Two Women at a Windows1655-1660 by Bartolomé Esteban Murillo

Some sites call this "A Girl And Her Duenna."

c. 1655–60
...There’s an unusual commonality in many of Murillo’s portraits: his use of a “fictive frame,” or painting a frame into the painting itself. The effect becomes ever more pronounced in his 1670 self portrait, with the artist’s hand grasping the frame into which he’s painted. And even in “Two Women at a Window,” the figures look out their window frame as if out of the painting itself.

...[unlike plays] painting remains. Pictures are continually open for viewing (even if the buildings they're in shut). They wait there, wallflowers, for someone to arrive and take an interest. With a picture, it's the viewer who makes the going: initiating the relationship, deciding how long it will be, whether to return.... But most pictures never close. It's you, the itinerant viewer, who sets the duration. You arrive and you stand and you leave. Indeed, one distinguishing feature of the visual arts is that they're normally experienced on foot.

Can pictures take account of your comings and goings? Mostly, they don't....

But there are pictures that do reckon with your timing. They play upon your actual arrival or departure. How? Their figures are shown reacting to a viewer whose position is more contingent - who has just turned up, or looks like leaving, or won't go, or dares to turn away. They address an inconstant viewer, whose presence and attention are provisional and variable.

Take this one. It's a street scene, though no street appears. It shows two women at an open window, looking out. The street in front of them is implied. The window is a house window, the room behind them is in cool darkness, and the light that falls on them is the high light of day. This indoor scene is predicated on the outdoor world before it. The women's looks can't be understood without imagining what they're looking at: the passing street-life in a Spanish town.

Equally, the scene is a direct interface with the viewer. The window frame corresponds closely to the edge of the picture. The women gaze out of their window straight into the gallery. The viewer's space is equated with the street. You are the passing street-life that the women have come to look at. You are the person, the man in the street, who's walking along and catching the young woman's eye.

It's a scene that reckons with an ambulant viewer. It doesn't assume that you're already there, looking. It's on the look out for you. It's lying in wait. It plays on your arrival. The young woman leans on the sill, bare-shouldered, head in hand, half-smiling, facing and staring ahead. And her gaze can be read, not as actual eye contact, but as something prior. She's watching out. She's watching someone who isn't yet looking at her. She's steadily giving the eye. And when you do approach this picture, and catch this gaze, you see it as a gaze that's been waiting for you, tracking you, inviting you, all along, before you noticed. And now it has got you.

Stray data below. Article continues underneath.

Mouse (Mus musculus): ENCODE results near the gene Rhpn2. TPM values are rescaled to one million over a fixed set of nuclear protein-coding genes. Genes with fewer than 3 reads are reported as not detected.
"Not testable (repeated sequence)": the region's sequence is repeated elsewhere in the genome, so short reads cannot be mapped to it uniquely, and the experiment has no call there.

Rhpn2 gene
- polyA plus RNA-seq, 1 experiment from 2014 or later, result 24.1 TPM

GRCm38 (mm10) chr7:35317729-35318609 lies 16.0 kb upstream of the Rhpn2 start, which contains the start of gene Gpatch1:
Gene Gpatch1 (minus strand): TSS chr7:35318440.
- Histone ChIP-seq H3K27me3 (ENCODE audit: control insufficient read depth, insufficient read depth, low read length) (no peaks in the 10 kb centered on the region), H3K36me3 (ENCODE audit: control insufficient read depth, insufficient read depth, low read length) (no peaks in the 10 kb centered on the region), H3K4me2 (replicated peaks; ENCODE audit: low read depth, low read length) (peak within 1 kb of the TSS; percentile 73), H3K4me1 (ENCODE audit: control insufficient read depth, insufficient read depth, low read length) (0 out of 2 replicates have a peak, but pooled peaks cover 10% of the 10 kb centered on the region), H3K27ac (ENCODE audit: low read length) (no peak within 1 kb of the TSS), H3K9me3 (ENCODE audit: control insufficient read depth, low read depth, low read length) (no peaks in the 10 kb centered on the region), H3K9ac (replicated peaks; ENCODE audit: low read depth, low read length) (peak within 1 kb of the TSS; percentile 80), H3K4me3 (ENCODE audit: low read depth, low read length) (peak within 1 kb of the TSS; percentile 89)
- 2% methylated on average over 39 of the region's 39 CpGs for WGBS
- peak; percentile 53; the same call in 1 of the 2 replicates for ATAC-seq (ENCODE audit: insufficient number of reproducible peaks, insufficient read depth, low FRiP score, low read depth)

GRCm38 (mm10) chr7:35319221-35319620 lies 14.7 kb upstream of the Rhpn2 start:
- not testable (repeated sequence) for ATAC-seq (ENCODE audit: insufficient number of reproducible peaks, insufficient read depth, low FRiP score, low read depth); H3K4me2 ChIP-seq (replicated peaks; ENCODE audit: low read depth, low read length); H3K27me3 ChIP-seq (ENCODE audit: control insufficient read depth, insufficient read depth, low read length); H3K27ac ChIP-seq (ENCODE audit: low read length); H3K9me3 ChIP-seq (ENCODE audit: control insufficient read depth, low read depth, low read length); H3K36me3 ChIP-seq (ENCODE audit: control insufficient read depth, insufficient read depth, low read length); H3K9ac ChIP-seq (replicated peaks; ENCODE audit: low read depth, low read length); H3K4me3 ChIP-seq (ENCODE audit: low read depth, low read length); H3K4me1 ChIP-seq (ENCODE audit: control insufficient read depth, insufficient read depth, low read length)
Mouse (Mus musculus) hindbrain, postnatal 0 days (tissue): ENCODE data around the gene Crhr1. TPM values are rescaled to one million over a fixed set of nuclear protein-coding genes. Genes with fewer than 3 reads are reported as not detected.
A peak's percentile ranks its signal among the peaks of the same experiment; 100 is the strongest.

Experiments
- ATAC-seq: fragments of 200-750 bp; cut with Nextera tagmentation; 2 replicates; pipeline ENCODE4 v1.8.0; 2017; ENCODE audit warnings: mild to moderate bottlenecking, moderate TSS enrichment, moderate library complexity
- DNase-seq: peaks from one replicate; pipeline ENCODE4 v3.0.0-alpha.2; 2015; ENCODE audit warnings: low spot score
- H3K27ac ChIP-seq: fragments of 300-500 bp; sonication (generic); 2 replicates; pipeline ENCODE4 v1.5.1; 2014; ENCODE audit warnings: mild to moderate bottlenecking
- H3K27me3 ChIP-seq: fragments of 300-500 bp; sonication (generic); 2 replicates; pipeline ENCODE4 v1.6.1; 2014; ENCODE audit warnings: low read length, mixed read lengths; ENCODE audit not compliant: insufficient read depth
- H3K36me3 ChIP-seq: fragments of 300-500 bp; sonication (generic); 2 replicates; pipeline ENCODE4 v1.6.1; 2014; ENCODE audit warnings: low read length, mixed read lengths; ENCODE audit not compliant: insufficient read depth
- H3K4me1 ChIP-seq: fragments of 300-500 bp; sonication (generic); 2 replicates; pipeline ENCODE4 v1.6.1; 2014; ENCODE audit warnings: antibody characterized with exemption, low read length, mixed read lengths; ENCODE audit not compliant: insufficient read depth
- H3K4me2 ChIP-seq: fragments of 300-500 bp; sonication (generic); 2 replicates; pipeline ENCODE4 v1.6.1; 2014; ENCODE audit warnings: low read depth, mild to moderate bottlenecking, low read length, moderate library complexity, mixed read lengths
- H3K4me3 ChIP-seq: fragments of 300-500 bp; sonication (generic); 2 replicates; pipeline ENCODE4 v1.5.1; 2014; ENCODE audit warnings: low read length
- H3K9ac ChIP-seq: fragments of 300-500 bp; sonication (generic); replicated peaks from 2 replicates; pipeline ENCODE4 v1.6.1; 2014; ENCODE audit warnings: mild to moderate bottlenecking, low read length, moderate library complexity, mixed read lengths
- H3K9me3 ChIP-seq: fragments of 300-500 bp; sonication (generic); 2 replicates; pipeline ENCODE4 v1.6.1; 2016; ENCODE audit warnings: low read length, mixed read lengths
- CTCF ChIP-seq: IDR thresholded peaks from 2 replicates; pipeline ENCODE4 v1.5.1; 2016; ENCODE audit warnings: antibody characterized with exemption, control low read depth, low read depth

There's a second gaze in this scene, of course. The older woman - the duenna? - standing half-behind the shutter, peeping from behind her veil, is in possible eye contact, too. Or she is, if you look at her. But in this picture, it's clear that the claims of the two gazes are unequal. The younger woman, bolder, more attractive, has priority. The older woman, poking into view, is a secondary figure. You're aware of her, in the corner of your eye, as another gaze, also aimed at you, which you could meet. But her role in the scene is specifically as an interference. She's keeping an eye on you. Her intruding, monitoring presence intensifies the intimate exchange between the younger woman and you, the man in the street.

Except that the twist is, it never gets that intimate. The expected pay-off is frustrated. You catch the young woman's gaze, and approach. From afar it seemed to offer reciprocal eye contact. But when you get close, and try to make these eyes meet yours, they won't. Close up, you encounter an inherently distant gaze. It looked promising, but you're getting nowhere.

There's a trick in the way that Murillo has painted it. The focus of the woman's two eyes won't quite resolve. There's a slight but decisive disco-ordination of the pupils. She's looking straight in your direction, but her look won't fix yours (though it always feels it might). You can see her as in a reverie, or pretended reverie. She's blurring or blanking you out. Staring through you. Waiting for your next move. She's already lost interest and is waiting for the next guy. She doesn't even see you....
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Location: Two women at a window, c. 1655–60, National Gallery of Art, , Washington, DC